> associations with fewer than two roleplayers are meaningless and
> should therefore be ignored during subject-centric processing.
I was with you up to the last sentence. Subject-centric processing does
not and cannot depend upon some universal notion of subject identity.
> For example, if a topic map has two associations, and neither of them
> has at least two roleplayers -- they should not be merged, even if
> they both have the same roles being played (or left unplayed) by the
> same roleplayer (or absence(s) of roleplayers).
That sounds like a sensible rule to me because the specification of the
subject they represent is incomplete, not that they don't represent a
subject but its specification is incomplete, and therefore I would
suggest (but not require) that they remain unmerged.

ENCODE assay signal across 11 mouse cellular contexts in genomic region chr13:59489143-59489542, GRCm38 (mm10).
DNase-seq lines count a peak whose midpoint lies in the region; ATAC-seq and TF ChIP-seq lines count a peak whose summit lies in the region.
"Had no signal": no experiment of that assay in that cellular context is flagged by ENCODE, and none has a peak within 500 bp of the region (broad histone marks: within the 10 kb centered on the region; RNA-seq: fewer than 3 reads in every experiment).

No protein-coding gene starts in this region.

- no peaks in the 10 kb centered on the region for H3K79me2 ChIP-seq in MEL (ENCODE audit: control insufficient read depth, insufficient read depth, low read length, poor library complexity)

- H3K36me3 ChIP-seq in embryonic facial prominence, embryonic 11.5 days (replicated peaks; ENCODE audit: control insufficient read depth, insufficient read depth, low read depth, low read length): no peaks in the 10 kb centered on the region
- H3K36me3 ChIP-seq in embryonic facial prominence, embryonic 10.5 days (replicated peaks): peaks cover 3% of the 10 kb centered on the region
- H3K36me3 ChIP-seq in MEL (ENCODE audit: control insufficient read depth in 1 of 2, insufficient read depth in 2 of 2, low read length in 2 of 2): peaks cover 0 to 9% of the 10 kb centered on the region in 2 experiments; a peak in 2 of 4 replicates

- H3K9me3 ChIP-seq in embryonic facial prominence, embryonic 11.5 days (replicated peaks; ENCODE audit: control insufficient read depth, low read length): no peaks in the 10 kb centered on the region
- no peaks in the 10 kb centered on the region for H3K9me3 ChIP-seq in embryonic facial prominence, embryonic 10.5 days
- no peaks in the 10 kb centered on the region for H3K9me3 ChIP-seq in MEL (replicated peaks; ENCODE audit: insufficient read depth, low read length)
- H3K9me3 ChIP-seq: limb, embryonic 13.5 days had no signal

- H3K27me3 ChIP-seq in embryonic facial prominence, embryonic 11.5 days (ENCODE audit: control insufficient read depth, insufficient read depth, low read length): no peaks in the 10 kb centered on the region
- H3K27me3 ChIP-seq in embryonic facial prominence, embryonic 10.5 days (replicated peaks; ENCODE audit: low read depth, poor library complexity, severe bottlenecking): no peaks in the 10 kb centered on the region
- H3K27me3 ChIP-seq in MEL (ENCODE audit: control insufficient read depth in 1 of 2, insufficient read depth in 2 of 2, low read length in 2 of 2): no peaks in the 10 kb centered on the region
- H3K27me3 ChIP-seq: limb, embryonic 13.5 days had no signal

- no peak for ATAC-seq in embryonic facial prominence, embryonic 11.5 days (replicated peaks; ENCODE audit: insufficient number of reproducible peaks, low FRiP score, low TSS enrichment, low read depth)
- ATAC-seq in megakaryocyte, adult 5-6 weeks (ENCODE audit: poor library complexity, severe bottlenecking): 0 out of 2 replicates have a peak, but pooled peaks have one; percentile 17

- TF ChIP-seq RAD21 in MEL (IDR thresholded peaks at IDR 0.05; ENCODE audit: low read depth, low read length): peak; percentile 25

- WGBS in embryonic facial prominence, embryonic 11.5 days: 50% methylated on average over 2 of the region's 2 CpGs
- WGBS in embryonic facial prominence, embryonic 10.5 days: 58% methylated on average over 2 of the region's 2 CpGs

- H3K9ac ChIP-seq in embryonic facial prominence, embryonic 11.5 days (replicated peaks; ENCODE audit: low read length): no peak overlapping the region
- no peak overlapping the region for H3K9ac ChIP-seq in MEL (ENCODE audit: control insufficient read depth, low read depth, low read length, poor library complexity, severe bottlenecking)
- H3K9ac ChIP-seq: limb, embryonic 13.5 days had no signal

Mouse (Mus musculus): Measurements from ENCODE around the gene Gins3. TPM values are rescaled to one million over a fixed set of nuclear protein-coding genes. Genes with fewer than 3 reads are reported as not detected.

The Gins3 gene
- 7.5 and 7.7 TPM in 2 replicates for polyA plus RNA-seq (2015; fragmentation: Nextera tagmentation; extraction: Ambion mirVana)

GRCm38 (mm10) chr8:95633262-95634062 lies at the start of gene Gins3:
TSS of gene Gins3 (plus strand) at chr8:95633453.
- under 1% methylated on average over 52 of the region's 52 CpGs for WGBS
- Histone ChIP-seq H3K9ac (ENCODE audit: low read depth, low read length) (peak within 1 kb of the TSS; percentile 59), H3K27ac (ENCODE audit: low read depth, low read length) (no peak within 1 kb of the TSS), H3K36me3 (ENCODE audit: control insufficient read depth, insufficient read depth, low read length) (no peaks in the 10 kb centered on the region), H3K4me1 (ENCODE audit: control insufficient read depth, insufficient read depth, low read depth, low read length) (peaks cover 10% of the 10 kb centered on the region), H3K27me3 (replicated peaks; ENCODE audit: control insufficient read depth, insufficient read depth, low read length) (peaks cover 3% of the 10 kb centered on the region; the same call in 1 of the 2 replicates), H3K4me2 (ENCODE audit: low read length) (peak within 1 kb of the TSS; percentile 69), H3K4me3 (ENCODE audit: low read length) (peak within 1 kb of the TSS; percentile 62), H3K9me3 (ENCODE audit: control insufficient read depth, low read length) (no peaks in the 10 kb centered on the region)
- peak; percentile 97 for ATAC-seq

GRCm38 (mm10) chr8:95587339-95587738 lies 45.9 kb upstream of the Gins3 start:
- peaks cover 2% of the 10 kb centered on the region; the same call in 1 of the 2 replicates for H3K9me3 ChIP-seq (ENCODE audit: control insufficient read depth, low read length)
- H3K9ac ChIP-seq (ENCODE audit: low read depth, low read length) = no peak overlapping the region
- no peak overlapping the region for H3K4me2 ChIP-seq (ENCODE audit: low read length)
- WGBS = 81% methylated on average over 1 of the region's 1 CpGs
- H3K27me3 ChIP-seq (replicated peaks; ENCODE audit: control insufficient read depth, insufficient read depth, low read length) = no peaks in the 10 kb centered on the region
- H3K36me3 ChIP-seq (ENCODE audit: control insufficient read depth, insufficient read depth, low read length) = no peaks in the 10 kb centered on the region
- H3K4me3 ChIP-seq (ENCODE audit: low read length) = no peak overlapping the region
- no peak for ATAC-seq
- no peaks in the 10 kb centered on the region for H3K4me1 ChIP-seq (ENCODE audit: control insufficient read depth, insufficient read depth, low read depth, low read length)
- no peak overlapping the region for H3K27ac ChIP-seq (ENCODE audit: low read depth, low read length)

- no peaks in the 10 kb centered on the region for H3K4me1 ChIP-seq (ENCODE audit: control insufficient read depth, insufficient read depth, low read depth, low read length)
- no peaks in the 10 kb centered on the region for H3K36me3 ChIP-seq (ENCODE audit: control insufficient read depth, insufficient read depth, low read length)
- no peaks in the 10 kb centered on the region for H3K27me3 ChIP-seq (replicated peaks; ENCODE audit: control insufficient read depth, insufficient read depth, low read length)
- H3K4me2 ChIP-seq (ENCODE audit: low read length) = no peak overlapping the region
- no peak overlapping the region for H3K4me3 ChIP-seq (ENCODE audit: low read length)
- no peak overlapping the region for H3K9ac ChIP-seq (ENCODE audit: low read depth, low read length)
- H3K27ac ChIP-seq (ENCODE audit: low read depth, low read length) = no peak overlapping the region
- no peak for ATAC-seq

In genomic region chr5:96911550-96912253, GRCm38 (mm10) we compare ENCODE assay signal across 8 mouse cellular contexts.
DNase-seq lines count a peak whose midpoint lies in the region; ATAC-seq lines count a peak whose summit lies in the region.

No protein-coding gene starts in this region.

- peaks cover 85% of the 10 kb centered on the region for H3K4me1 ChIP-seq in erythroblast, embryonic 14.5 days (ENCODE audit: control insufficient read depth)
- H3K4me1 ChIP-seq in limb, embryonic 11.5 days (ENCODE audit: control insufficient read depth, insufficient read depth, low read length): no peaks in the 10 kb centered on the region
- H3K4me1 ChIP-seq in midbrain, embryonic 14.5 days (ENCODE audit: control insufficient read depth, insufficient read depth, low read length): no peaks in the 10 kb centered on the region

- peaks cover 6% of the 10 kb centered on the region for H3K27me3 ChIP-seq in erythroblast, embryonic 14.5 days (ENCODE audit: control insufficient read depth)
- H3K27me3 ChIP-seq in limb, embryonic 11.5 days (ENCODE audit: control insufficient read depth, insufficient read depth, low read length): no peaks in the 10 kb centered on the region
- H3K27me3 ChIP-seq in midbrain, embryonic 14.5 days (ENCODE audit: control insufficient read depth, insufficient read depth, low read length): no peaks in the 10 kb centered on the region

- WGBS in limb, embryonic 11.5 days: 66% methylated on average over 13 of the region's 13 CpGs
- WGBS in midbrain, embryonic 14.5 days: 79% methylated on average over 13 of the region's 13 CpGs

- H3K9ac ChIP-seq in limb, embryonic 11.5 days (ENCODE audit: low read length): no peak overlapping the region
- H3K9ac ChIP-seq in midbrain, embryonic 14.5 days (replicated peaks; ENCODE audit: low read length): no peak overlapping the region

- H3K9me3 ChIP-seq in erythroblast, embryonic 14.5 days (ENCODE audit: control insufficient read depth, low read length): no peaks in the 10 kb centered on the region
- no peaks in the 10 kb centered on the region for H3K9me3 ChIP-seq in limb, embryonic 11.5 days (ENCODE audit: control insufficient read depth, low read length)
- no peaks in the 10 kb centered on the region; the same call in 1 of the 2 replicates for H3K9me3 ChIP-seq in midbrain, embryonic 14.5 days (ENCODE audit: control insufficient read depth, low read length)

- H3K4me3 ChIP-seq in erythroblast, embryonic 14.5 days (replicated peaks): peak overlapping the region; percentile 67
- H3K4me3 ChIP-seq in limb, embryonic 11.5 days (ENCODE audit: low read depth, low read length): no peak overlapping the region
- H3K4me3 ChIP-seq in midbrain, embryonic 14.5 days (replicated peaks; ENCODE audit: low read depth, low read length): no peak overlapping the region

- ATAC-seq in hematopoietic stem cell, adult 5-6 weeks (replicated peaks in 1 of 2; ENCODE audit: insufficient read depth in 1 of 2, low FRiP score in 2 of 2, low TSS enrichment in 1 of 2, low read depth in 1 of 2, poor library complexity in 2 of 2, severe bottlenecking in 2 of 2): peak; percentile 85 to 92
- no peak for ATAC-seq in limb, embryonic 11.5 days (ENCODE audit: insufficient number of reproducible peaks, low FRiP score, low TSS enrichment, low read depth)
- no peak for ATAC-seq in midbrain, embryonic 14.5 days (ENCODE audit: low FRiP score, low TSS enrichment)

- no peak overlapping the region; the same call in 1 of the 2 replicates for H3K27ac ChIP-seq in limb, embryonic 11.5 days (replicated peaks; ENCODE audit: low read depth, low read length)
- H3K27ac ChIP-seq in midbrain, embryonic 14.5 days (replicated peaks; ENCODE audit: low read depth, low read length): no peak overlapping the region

If we go about tossing out *universal* subject-centric processing rules
topic map users are no better off than the unfortunates who are told
they must use some ontology because it is more complete, logical,
precise than their poor, naive, but their own ways to deal with subjects.
Note that I am *not* disagreeing with the notion of subject-centric
processing but simply that the definition of that processing depends
solely and proximately upon the specification of that processing by a
> In Topic Maps, the only reason to merge topics is that they are
> understood (by someone, presumably for some reason) to represent the
> same subject. If a topic has no subject, it does not have the same
> subject as any other topic, even when the other topic is subject-less.
> It has no subject at all, and so it's not really a topic at all. Where
> there is no subject, there is no basis for merging, full stop.
Hardly. If the subject has not be specified to the extent that I
consider sufficient to trigger merging it should not be merged. One such